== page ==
February 24, 2017
Meeting of the Faculty Council
Friday, February 24, 2017, from 3:00 p.m.-5:00 p.m.
Kerr Hall, 2001 (Eshelman School of Pharmacy)
3:00 p.m. Chair of the Faculty remarks
- Professor Bruce Cairns
3:10 p.m. Chancellor’s and Provosts remarks
- Chancellor Carol Folt and Provost Jim Dean
3:40 p.m. Diversity syllabus: “Navigating Uncertainty: Today’s Climate and its Impact”
- Dr. Gloria Thomas, director of the Carolina Women’s Center
- Professor Michael Gerhardt, Samuel Ashe distinguished professor in constitutional law
- Dr. Terri Phoenix, director LGBTQ Center
- Moderated by Professor Rumay Alexander, chair of the Community and Diversity Committee
4:10 p.m. Open discussion/ Q & A
- Moderated by Professor Bruce Cairns
4:25 p.m. Resolution 2017-3. On Authorizing the Titles “Teaching Assistant Professor” and “Teaching Associate Professor” for Fixed-Term Faculty
- Submitted by Chair of the Faculty Bruce Cairns and presented by Nancy Fisher, chair of the Fixed-Term Faculty Committee, and Professor Sherry Salyer
4:40 p.m. An overview of the 5-Year Parking Plan
4:55 p.m. Annual committee reports (by titie):
- Committee on University Government annual report (Submitted by Professor Connie Eble)
- Committee on Research annual report (Submitted by Professor Gary Cuddeback)
- Faculty Grievance Committee annual report (Submitted by Professors Anna Beeber and Chris McLaughlin)
- Faculty Information Technology Advisory Committee annual report (Submitted by Amanda Henley)
- Advisory Committee on Undergraduate Admissions annual report (Submitted by Professor Abigail Panter)
5:00 p.m. Adjournment
Video of Proceedings
Journal of Proceedings of the Faculty Council
The Faculty Council of the University of North Carolina at Chapel Hill convened on February 24, 2017, at 3:02 p.m. in Kerr Hall, room 2001 at the Eshelman School of Pharmacy.
The following 52 members attended: Ammerman, Anksorus, Arnold, Babb, Baumgartner, Berkowitz, Berman, Cairns, Cuddeback, Daughters, Dobelstein Drake, Estrada, Fisher, Folt, Fry, Furry, Gilland, Halladay, Hastings, Hobbs, Ives, Jones, Joyner, Khan, Kim, Koonce, Larson, Lee, Levine, Malloy, Mauro, Mayer, Metz, Moracco, Nelson, Persky, Pruvost, Renner, Salyer, Savasta-Kennedy, Steponaitis, Sturm, Tepper, Thompson Dorsey, Thorpe, Upshaw, Wallace, Willett, Yaqub and Zvara.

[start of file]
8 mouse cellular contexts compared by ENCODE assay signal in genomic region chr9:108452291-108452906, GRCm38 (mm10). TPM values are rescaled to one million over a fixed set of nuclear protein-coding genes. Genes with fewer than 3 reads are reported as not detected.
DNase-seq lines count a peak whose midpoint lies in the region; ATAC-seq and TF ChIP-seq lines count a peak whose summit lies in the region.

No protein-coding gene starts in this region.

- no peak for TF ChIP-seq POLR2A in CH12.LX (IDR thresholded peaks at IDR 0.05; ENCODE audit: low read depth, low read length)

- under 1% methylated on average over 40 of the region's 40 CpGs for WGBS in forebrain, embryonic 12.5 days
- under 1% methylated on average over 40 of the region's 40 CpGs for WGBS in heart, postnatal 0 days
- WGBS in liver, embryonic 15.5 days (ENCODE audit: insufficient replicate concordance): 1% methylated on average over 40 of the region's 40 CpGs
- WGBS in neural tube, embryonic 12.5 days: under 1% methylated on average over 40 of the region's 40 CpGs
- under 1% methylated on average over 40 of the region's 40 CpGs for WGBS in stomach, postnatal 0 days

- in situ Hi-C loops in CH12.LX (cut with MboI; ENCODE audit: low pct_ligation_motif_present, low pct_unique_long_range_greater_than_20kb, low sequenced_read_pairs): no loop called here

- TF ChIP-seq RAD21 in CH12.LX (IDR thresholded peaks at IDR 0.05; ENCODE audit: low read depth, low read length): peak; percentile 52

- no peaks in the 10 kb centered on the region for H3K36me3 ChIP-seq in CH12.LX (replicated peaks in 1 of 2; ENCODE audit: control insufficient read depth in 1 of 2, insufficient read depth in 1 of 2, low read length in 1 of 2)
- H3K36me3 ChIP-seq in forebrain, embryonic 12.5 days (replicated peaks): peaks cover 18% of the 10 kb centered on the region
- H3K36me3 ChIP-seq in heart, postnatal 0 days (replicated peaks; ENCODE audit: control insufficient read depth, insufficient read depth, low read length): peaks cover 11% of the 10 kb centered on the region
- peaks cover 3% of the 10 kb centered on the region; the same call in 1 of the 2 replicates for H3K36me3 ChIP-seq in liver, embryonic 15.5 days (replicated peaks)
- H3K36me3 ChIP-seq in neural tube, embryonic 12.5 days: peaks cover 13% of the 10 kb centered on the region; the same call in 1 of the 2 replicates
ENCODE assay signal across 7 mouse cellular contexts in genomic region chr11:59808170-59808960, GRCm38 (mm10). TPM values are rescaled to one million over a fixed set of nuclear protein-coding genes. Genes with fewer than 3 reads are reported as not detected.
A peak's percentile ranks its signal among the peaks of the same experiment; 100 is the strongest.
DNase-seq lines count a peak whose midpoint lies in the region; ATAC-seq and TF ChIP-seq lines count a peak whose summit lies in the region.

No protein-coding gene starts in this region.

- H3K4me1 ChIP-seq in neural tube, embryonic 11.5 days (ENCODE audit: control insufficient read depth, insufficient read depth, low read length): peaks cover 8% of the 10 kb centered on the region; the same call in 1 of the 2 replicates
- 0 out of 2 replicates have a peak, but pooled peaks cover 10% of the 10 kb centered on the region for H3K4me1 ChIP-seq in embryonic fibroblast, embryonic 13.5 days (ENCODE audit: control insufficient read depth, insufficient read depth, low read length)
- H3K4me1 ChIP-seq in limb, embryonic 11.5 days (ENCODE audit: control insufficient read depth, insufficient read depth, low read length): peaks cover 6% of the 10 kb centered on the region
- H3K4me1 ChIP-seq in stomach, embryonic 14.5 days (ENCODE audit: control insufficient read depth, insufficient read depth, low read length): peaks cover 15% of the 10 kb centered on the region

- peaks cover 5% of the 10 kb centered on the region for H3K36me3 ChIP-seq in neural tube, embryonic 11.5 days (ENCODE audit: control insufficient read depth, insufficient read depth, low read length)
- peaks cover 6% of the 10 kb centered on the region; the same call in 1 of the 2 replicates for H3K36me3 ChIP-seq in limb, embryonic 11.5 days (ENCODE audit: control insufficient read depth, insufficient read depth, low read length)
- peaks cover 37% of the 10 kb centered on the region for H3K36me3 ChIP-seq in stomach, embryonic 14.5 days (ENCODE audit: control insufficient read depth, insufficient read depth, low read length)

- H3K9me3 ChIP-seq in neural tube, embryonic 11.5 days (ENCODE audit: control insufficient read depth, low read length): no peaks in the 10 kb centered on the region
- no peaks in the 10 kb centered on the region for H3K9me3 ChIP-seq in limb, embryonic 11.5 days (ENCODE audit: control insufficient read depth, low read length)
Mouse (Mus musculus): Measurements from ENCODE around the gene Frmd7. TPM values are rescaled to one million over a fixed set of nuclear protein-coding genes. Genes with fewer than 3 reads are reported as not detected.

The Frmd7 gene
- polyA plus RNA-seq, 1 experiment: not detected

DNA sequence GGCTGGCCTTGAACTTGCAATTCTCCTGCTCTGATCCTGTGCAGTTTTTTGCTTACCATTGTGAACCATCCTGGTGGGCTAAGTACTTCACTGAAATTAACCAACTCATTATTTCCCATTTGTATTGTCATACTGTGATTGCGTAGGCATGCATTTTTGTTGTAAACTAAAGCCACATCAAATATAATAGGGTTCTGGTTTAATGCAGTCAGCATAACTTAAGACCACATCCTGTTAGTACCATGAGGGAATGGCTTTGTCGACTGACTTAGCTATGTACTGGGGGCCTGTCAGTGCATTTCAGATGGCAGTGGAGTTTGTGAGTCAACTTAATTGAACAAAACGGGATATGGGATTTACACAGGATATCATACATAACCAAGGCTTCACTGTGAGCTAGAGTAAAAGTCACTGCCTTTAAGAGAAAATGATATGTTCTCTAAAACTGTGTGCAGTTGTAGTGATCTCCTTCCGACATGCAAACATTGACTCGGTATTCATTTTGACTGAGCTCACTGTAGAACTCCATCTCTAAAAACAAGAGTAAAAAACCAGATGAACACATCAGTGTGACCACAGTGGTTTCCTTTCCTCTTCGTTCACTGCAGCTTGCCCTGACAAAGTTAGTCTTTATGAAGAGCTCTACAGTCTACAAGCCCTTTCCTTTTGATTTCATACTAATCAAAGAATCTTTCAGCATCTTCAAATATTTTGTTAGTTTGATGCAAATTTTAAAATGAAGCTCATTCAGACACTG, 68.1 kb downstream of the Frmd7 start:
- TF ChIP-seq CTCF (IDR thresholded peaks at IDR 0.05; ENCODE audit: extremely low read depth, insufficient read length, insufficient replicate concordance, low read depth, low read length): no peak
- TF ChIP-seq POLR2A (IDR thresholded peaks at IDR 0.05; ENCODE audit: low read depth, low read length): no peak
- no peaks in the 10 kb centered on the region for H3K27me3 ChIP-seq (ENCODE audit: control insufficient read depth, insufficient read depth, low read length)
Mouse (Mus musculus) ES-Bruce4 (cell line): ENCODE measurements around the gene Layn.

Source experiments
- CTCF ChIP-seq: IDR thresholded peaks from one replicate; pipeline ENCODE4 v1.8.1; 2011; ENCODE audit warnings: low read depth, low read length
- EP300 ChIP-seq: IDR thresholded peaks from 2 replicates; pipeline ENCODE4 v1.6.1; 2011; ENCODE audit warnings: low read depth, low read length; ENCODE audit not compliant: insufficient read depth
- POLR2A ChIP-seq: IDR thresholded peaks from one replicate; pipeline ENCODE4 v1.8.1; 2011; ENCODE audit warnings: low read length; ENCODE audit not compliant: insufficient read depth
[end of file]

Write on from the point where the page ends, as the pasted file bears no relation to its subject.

Others in attendance: Dean, Filene, Rubin
The following members were absent with excuse: Aikat, Boettiger Cooney, Brewster, Cox, Coyne-Beasley, Duqum, Estigarribia, Felix, Hannig, Hill, Kang, Kireev, A. Levine, Lithgow, McBride, Mayer-Davis, Melehy, Mizzy, Neta, Parise, Perelmuter, Platts-Mills, Pukkila, Tuggle and Weight.
The following members were absent without excuse: Ansong, Chapman, Edwards, Gilchrist, Hall, Hornstein, Hunter, Joyner, Kris, Lundberg, Meyer, Oehler, Osterweil, Ramaswamy, Scarlett, Song, Welty, Williams and You.
Call to order
Chair of the Faculty Bruce Cairns called the meeting to order at 3:02 p.m. He announced that the Chancellor’s Advisory Committee had recruited two candidates for Chair of Faculty, Professor Leslie Parise (Biochemistry and Biophysics) and Professor Lloyd Kramer (History). He said that the candidates will have a meet and greet, and the faculty will have a chance to learn more about their positions on various issues.
Professor Cairns reminded the faculty that February is Black History Month. He said that Black History Month was formally recognized in 1976 by President Ford, but the tradition started 50 years earlier in 1926 when C.G. Woodson started a one-off event known as Negro History Week to celebrate the achievements of African Americans. The event grew over time, and 50 years later it was fully recognized by the federal government.
Professor Cairns said that he found it interesting that Woodson reported in his article the Journal of Negro History in 1926 that the states of North Carolina, West Virginia and Delaware supported the celebration. Only four years earlier the Board of Trustees honored William L. Saunders.
The 4th celebration of Negro History Week was held in conjunction with a ceremony honoring the four living African American members of Congress. H.B. Cheatham of North Carolina was honored as the third of only four black congressmen elected in North Carolina prior to the civil rights movement. According to Woodson, he was an important part of encouraging the study of black history.
Professor Cairns said that he recently reflected on the life of George Moses Horton, a deceased slave and poet who sold his work to students at Carolina and became one of the first published African American poets in the South. In September, the Town of Chapel Hill erected a memorial with a quotation from one of Horton’s poems. Professor Cairns noted that Chapel Hill has a long history of mixed responses to memorializing the work and accomplishments of people of color.